Suggested square flash calibration strategy:

Do the calibration with the fluorometer well warmed up, perhaps after leaving the actinic on at 500 or 1000 μmol m-2 s-1 for 30 minutes. Although the calibration does depend on LED tile temperature (FlrLS:Tled), there is a built-in temperature correction that compensates at other temperatures. Use the Square Flash Test (below) to determine how well the calibration is doing at other temperatures, and you can redo the calibration when and if it becomes necessary.

Square Flash Test

A simple way to test how well the square flash correction works is to run the Square Flash Test.

Figure 8‑42. Rectangular and MultiPhase flashes can be tested. The tests simply compares two flashes — with and without correction.

Square Flash Coefficients

You can view the square flash correction coefficients. Note the checkbox that let's you turn them on and off, if you so choose.

Figure 8‑43. Viewing the square flash correction coefficients. They are stored on-board the fluorometer itself.

The induction flash

The induction flash is like the rectangular flash in that it gives you a square shaped flash. The difference is that the fluorescence is sampled at a much higher frequency in order to estimate certain kinetics of the fluorescence response (OJIP; origin, inflection, intermediary peak, and peak). The fluorescence response from the flash is plotted vs. time on a log scale where the rise and plateaus of the fluorescence gives information about specific chlorophyll kinetics. The red target and duration considerations are the same as the rectangular flash.

The dark pulse

The dark pulse consists of a brief period of far-red light followed by a few seconds of darkness applied to light adapted leaves to estimate the parameter Fo’. The difference between Fo and Fo’ is that for Fo’, NPQ is still engaged (KNPQ > 0).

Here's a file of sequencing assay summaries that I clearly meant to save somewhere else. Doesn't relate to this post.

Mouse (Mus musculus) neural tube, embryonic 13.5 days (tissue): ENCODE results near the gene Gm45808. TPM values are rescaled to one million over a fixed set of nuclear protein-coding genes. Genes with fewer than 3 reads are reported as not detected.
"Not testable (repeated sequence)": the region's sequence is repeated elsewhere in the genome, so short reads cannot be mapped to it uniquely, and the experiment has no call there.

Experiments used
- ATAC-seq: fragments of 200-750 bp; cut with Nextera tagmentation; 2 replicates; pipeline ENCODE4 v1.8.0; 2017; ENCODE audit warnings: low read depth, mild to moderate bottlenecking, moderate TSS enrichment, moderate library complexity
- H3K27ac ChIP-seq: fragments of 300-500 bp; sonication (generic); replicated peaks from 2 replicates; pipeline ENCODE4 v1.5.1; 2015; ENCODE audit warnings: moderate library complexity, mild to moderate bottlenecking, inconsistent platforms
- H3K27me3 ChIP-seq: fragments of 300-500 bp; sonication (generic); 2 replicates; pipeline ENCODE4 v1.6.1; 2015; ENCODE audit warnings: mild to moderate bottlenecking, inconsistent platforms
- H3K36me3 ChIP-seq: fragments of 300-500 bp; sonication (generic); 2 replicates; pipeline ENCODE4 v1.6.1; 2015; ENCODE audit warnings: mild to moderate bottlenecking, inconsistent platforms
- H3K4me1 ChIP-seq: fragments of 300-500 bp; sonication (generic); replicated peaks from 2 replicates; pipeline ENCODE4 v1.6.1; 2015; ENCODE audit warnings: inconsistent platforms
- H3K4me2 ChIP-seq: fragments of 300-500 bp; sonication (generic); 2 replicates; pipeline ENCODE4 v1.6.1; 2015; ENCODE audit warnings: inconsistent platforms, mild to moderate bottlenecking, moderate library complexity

Photochemistry relaxes quickly in the dark, while NPQ is still engaged. Far-red light is used to drive electrons forward to PSI, resulting in fully oxidized QA (QA = 1). The dark pulse is used in flash event 2: FoFm (dark) or FsFm’Fo’ (light) and is applied right after the flash. The resulting Fo’ is used to calculate several parameters related to quenching mechanisms.

There are some assumptions with this method:

  1. When a flash occurs prior to the dark pulse, we do not excessively alter NPQ (purpose of having a short flash and shows the importance of picking an appropriate flash duration), nor does the brief period of darkness during the pulse alter NPQ (2).
  2. The short dark pulse, along with far-red light, is sufficient to completely oxidize QA.
  3. The far-red light, preferentially used by PSI, results in a fully oxidized QA; i.e. the far-red light does not excite any electrons in PSII, which would result in QA < 1. This may or may not be true since far-red light up to 800 nm has been shown to drive PSII electron transfer (3).

Version 1.5 implements the alternative computation of o (2) which we will call :


Figure 8‑44 illustrates how this handled in practice in the LI-6800. Anytime a light adapted flash is done when dark adapted values (Fo and Fm) are available, is computed, and used for the working value of o in computing quenching coefficients. If a dark pulse has been performed, its minimum value Fmin is recorded, and that is used for the working value of .

You can see original and alternate fmprime in the data.
Figure 8‑44. How the alternative Fʹo is used. Note (2nd obs) the quenching computations without doing a dark pulse.

Far red target

The default target value of 25 μmol m-2 s-1 should be sufficient for most leaves.


The default value of 5 seconds should be sufficient for most leaves. It should be long enough that fluorescence reaches minimum plateau. When NPQ relaxes, fluorescence yield increases. Fo’ is captured at the lowest fluorescence reading during the dark pulse. Better forward electron transport has been found when the far-red light is turned on a second before the actinic light is turned off, therefore set Before and After times accordingly.

Figure 8‑45. 5-second dark pulse. Fo' occurs at the 5 second mark so consider increasing the duration.


The purpose of the margin is to help visualize the dark pulse when looking at the data in the Results or Files tabs.